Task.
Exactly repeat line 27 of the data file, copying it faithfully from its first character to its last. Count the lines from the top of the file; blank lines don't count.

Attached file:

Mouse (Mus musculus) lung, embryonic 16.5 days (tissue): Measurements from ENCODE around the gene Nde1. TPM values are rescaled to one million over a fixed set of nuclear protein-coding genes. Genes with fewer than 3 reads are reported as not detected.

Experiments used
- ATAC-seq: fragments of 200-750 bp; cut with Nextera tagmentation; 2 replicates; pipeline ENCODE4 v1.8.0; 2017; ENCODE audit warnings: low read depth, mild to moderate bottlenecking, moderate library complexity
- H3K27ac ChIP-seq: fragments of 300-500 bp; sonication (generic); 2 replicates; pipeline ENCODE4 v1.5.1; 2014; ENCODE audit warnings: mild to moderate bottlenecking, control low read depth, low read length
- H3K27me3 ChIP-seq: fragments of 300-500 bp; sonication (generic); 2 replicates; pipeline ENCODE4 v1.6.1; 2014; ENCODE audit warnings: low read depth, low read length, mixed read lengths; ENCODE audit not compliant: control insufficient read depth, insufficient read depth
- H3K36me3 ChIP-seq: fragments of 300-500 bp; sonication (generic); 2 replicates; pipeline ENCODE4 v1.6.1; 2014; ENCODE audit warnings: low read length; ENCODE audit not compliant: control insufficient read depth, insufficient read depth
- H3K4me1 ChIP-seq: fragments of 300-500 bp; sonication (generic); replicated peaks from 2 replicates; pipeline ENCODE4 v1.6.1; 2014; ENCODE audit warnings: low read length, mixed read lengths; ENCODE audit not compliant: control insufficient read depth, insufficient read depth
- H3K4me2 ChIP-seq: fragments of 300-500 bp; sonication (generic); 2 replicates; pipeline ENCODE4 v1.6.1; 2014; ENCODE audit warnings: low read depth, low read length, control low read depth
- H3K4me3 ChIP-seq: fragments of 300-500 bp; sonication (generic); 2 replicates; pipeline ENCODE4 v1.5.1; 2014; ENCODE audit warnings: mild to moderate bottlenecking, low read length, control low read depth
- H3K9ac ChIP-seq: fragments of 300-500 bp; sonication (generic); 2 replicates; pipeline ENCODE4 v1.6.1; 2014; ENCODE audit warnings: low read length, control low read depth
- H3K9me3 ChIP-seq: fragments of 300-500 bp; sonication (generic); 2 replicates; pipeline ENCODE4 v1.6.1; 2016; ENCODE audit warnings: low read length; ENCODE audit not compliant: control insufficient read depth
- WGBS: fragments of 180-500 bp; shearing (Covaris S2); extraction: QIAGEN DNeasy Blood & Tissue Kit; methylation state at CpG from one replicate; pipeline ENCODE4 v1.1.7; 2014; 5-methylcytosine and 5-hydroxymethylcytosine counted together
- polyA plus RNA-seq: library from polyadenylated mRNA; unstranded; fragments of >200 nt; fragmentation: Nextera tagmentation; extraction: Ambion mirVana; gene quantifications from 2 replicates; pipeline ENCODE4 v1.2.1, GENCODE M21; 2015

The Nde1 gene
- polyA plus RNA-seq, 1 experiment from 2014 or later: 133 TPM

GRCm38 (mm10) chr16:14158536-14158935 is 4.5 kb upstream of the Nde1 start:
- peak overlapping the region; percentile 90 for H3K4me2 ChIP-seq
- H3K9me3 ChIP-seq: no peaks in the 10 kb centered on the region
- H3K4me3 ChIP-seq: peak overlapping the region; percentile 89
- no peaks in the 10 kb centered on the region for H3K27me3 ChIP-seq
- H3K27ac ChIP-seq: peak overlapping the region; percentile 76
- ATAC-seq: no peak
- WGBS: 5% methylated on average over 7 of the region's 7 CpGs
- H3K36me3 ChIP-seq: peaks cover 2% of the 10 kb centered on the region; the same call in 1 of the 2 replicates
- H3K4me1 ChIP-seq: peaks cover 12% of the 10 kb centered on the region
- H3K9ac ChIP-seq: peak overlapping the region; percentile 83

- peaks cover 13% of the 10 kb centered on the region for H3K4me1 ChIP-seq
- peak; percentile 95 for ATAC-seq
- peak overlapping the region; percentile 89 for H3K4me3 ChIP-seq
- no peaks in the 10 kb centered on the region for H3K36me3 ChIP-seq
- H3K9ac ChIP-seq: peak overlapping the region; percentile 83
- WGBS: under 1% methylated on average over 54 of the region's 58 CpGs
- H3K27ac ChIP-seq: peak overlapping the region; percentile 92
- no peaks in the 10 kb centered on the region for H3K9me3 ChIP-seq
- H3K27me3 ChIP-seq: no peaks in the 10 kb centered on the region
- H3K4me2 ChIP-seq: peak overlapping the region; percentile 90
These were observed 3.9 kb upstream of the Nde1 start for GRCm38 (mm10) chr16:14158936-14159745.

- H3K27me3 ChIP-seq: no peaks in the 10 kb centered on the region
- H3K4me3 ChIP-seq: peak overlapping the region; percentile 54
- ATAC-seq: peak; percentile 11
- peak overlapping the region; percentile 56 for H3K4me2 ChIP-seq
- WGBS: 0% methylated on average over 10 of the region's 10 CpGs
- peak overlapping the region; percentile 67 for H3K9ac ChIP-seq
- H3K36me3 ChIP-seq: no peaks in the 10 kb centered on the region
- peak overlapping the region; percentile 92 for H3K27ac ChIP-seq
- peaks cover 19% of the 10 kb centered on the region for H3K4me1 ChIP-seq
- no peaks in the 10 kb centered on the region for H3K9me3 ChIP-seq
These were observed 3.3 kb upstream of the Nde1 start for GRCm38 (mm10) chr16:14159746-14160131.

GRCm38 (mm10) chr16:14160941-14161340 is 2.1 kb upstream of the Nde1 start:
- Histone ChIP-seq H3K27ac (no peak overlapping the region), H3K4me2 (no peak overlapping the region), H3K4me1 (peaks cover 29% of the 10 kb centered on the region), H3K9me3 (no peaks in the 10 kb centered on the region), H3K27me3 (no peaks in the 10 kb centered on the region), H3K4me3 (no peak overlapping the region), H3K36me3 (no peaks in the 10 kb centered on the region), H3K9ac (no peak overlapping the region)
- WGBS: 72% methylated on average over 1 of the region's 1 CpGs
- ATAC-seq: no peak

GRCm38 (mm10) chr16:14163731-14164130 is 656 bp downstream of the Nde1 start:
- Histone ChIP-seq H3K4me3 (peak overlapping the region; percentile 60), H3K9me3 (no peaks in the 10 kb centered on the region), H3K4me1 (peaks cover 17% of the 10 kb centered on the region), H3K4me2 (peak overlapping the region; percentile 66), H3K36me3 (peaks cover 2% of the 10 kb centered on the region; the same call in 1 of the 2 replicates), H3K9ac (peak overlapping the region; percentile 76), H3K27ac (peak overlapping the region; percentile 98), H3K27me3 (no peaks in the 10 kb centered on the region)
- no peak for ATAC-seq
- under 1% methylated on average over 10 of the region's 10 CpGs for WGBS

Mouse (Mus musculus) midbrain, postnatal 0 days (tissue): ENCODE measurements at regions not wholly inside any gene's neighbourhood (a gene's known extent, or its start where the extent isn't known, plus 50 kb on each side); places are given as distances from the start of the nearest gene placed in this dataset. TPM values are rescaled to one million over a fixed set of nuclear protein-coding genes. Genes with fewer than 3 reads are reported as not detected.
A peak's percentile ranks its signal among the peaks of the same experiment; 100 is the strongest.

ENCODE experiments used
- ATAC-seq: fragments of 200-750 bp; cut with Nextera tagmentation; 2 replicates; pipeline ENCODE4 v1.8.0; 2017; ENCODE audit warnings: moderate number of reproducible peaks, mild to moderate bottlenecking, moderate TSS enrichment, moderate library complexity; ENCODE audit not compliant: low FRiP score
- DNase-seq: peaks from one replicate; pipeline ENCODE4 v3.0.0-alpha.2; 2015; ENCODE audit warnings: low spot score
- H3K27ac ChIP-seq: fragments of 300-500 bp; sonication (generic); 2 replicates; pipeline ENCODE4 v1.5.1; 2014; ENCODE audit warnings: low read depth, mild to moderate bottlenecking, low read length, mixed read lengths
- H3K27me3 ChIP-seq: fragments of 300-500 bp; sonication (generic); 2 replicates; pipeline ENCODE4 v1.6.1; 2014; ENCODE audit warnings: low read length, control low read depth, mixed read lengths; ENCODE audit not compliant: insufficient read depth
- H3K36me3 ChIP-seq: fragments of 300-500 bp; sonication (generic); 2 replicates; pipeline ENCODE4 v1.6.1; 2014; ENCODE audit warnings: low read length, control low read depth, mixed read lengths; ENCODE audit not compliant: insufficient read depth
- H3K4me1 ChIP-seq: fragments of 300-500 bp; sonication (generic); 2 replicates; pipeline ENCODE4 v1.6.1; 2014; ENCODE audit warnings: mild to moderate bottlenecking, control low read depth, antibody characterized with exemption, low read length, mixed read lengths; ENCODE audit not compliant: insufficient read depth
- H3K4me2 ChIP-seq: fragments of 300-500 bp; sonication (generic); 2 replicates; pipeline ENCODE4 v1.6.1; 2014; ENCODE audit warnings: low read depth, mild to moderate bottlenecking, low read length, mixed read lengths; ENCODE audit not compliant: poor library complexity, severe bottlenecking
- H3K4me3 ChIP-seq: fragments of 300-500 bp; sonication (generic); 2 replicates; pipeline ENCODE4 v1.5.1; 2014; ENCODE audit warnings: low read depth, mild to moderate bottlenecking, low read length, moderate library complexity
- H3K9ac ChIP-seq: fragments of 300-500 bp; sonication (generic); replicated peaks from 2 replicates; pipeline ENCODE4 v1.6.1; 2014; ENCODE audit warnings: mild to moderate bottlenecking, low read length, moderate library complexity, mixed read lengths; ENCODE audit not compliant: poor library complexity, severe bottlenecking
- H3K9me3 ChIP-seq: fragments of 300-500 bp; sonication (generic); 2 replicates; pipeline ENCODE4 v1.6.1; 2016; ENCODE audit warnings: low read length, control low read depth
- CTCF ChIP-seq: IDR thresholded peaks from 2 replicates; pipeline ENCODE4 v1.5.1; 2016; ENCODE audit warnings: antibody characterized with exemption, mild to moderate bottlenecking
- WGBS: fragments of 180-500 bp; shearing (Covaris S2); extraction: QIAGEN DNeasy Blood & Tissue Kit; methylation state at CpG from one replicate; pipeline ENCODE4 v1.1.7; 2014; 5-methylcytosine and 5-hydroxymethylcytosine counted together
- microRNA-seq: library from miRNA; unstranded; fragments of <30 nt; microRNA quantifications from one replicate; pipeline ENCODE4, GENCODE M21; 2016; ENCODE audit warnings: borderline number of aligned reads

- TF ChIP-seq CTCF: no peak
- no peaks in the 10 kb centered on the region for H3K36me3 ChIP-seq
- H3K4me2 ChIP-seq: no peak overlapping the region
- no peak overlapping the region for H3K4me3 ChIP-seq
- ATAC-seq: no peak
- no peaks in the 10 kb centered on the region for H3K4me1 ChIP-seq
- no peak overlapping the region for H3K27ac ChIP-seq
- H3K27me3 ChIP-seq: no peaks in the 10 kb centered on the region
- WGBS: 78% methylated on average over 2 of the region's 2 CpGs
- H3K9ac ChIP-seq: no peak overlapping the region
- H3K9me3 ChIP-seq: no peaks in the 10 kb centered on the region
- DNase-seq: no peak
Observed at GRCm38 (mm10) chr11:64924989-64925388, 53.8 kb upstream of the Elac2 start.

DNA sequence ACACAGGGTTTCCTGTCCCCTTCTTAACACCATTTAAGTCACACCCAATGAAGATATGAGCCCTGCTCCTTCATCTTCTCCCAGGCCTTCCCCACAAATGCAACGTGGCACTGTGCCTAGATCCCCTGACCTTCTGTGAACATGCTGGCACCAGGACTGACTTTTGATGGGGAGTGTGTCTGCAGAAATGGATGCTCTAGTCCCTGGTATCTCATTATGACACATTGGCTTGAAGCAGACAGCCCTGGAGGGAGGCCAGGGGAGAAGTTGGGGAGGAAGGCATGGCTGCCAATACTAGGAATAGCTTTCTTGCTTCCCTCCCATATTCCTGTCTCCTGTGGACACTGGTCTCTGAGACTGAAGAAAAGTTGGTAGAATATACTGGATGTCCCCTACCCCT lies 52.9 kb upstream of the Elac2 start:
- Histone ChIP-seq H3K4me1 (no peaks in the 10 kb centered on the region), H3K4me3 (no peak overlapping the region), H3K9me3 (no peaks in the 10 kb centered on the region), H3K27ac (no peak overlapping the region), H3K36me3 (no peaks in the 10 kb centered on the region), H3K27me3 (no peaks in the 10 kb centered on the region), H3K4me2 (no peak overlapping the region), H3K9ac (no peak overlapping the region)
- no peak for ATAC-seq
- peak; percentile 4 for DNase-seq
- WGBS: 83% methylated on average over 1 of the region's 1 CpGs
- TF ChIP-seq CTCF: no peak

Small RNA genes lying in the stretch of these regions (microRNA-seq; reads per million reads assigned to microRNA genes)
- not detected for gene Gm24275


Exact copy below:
- peaks cover 13% of the 10 kb centered on the region for H3K4me1 ChIP-seq